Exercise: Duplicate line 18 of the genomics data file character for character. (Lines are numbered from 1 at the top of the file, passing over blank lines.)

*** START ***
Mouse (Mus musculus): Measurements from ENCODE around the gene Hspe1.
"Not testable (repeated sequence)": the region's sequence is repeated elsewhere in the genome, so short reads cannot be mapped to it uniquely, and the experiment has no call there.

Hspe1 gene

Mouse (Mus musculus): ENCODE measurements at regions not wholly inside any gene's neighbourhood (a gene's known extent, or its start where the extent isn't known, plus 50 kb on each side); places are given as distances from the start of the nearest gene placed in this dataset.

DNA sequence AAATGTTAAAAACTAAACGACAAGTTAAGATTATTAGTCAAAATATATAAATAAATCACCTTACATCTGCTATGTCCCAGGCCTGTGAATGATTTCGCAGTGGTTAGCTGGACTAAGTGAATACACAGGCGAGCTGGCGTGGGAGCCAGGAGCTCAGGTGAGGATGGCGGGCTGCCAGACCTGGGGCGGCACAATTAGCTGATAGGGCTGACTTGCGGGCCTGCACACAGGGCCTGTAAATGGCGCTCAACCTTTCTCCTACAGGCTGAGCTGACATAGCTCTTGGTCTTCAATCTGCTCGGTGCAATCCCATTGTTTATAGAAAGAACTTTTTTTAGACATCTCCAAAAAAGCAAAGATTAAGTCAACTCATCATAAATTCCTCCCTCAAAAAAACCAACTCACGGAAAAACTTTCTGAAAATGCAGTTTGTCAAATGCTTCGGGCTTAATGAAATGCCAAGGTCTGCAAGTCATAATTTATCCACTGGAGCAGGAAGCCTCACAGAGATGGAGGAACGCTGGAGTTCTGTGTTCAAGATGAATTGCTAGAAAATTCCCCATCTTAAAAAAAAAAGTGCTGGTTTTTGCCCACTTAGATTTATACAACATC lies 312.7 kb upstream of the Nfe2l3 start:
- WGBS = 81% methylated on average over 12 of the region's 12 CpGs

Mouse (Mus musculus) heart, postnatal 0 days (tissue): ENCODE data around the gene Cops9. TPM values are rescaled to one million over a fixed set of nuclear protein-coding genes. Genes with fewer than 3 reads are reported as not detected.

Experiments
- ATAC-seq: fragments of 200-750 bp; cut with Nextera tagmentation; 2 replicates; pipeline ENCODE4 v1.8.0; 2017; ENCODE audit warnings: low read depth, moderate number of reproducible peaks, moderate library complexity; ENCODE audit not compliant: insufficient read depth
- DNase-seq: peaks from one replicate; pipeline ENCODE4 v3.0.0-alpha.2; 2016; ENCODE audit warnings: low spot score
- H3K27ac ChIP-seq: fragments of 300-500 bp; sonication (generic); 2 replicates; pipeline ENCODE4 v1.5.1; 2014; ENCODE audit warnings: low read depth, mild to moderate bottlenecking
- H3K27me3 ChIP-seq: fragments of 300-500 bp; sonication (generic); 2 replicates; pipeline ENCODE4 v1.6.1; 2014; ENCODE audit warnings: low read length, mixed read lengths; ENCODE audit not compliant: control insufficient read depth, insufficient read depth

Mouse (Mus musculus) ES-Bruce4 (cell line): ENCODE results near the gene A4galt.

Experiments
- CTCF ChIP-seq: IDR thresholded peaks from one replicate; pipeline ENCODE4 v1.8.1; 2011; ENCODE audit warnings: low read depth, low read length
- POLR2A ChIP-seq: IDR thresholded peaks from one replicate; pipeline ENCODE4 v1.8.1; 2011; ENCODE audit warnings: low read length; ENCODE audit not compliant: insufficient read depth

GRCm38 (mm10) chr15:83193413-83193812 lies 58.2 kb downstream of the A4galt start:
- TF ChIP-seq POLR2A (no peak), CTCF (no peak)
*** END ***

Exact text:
- TF ChIP-seq POLR2A (no peak), CTCF (no peak)